Stress - Common signs and how to help manage stress levels

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Some stress is beneficial but too much can be exhausting and can make you ill.  Often we are so used to being stressed due to our increasingly busy lives that we don't even realise that we are actually stressed.  

 

The current and uncertain climate doesn't help much with our levels of stress but there are ways of helping to manage this as outlined below.

 
What is Stress?

 It is the body's reaction to harmful or dangerous situations.  

A stress response is the body's emergency reaction or "fight or flight" response, when your body (physical and thought) is reacting to danger and then a protective mechanism kicks in.  However this stress response can be turned on when you are not in actual danger and your body perceives something as an emergency when it isn't.  If this continues too long it can it can trigger health issues.

 
Common signs of the stress response are:-
  • The heart rate increases
  • Breathing increases
  • Muscles tense up 
  • Blood pressure goes up

Not all stress is bad, it helps us accomplish tasks and helps prevent harmful situations (e.g. slamming on the car brakes to avoid an accident).  However our body is only designed to handle stress for short periods of time (designed to help us avoid immediate danger/harm) so long term build ups of stress can lead to both emotional and physical issues if experience over long periods of time.

 
Some of the common symptoms of Stress
  • Emotional
    • Irritability or moodiness
    • Feeling overwhelmed by small tasks
    • Difficulty relaxing and being able to calm a busy mind
    • Constant worrying
    • Inability to concentrate
  • Physical
    • Low Energy
    • Headaches
    • Chest pain and/or rapid heartbeat
    • Frequent infections such as coughs and colds
    • Disrupted sleep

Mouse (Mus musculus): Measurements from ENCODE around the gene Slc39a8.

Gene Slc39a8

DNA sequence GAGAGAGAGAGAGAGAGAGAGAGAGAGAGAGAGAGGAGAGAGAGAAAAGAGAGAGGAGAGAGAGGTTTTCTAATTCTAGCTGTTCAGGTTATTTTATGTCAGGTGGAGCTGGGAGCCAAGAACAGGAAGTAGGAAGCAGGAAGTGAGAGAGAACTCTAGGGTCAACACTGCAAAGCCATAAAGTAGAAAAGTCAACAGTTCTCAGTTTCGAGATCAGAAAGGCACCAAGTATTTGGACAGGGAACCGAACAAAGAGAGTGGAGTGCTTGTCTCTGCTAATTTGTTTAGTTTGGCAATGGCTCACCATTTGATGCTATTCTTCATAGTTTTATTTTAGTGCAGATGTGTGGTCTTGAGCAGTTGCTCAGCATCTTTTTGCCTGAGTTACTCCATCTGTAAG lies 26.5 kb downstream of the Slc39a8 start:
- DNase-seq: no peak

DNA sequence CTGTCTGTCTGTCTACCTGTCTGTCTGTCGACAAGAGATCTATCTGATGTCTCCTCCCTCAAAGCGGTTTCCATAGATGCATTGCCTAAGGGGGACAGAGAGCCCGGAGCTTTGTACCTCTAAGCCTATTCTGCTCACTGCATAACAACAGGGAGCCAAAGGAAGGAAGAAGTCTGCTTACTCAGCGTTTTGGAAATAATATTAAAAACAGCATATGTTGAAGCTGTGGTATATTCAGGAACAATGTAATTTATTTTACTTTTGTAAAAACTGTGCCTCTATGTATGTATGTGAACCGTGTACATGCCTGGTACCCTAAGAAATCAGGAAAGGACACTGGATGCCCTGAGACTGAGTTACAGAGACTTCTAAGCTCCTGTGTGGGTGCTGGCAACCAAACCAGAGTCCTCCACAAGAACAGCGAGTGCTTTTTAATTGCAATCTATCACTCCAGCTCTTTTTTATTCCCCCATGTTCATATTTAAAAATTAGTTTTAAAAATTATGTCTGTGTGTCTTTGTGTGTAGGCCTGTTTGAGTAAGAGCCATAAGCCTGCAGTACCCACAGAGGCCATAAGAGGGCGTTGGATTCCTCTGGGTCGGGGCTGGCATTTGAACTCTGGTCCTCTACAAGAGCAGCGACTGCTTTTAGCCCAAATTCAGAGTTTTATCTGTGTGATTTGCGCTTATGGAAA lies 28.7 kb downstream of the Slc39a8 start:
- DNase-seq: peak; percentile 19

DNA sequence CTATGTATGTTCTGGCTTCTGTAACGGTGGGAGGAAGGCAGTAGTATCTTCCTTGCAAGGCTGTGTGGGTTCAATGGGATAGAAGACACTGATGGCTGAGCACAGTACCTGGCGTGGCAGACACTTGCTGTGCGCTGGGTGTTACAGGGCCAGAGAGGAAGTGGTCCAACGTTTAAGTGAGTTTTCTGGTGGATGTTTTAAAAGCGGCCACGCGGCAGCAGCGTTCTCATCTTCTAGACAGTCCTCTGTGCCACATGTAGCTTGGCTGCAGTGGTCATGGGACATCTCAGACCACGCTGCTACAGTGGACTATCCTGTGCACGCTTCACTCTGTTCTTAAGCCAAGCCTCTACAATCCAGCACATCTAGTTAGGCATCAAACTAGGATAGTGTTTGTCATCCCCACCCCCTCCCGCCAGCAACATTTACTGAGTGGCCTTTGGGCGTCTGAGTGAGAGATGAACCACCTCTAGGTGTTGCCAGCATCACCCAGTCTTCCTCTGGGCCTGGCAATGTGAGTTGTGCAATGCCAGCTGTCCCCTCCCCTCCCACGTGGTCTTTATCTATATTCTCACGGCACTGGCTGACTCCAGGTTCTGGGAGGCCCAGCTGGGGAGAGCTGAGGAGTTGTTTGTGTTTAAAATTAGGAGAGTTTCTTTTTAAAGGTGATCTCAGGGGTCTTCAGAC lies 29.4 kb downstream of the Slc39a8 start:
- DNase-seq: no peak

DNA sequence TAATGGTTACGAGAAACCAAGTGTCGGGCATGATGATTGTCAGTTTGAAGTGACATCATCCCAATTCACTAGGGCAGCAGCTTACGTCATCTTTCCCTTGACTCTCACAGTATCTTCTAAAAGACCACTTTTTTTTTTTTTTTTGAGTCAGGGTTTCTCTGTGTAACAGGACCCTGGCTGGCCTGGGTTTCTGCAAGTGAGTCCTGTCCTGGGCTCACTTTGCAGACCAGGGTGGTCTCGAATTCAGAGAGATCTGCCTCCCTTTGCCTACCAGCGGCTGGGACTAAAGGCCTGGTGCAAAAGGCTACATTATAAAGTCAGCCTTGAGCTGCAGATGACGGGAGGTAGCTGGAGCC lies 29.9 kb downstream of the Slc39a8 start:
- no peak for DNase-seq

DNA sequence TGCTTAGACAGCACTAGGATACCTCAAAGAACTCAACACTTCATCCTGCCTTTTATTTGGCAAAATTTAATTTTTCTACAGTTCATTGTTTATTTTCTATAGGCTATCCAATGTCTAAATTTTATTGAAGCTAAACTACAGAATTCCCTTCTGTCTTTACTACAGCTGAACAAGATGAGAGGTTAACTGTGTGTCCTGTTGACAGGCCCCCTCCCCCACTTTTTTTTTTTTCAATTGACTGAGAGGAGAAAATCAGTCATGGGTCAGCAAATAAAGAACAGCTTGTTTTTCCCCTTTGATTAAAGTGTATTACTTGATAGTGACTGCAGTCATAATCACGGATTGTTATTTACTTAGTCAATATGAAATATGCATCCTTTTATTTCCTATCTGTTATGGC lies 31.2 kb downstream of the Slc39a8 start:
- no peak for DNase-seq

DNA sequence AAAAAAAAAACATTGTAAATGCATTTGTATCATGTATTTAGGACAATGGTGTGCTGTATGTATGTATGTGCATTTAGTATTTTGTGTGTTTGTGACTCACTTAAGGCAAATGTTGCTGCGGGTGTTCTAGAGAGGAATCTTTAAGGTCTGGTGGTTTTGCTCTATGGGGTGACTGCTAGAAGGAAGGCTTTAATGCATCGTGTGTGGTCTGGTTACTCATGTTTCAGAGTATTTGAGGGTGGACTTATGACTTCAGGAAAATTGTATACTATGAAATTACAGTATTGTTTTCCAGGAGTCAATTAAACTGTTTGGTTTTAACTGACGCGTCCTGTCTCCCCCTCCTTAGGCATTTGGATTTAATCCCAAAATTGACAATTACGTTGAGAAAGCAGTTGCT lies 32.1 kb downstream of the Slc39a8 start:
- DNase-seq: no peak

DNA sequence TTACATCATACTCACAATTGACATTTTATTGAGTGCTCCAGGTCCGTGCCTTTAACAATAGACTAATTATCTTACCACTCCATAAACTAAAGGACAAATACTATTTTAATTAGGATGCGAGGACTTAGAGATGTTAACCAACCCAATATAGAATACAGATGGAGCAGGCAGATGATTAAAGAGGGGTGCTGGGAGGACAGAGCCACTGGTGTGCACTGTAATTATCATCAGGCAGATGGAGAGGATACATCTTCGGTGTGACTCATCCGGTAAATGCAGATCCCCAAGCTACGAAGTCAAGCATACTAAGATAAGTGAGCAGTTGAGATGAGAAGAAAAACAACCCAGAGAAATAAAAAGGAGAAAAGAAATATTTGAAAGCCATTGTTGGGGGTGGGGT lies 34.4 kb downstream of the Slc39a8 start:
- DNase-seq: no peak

How to help manage stress
  • Aim to avoid or at least reduce levels of alcohol, caffeine and nicotine.
  • Exercise - this doesn't have to be going to the gym (as this may cause more stress/anxiousness).  A brisk walk, a HIIT session at home, bootcamp or a Yoga workout on You Tube will all help to metabolise excessive stress hormones and promote the good hormones (endorphins) which have been proven to lift mood.
  • Sleep - if you have problems with sleep patterns, try going to bed at the same time each evening, stop using electronics an hour before bedtime, reduce late intake of alcohol or caffeine, take a warm bath or read a book to help the mind relax.
  • Relaxation techniques - A simple one to try involves breathing (4-7-8).  Take a breath in for 4, hold for 7 and breathe out for 8 and do this 4-5 times.  This will help relax the body.
  • Meditation - we have all been told about the benefits of factoring in some mediation to our day and the proven positive impact it has on our mind and body.   There are some great free resources out there - Insight Timer is one.  Calm is also good but does require an annual fee.
  • Manage your time - easier said than done I know!  But it does help us from getting so overwhelmed.  I write a list and then prioritise them with timelines linked to my diary.  This helps to manage them into smaller chunk sized tasks which then feel achievable.
  • Learn to say No - Don't take too much on at a time.  
  • Take time out for you - take a walk at lunchtime if you work in an office, try to set aside at least 1/2 hour to read or watch something onNetflix, use some essential oils.

 

Hopefully some of the ideas above will help to ease any stress that you may have and will help you feel less overwhelmed and more balanced.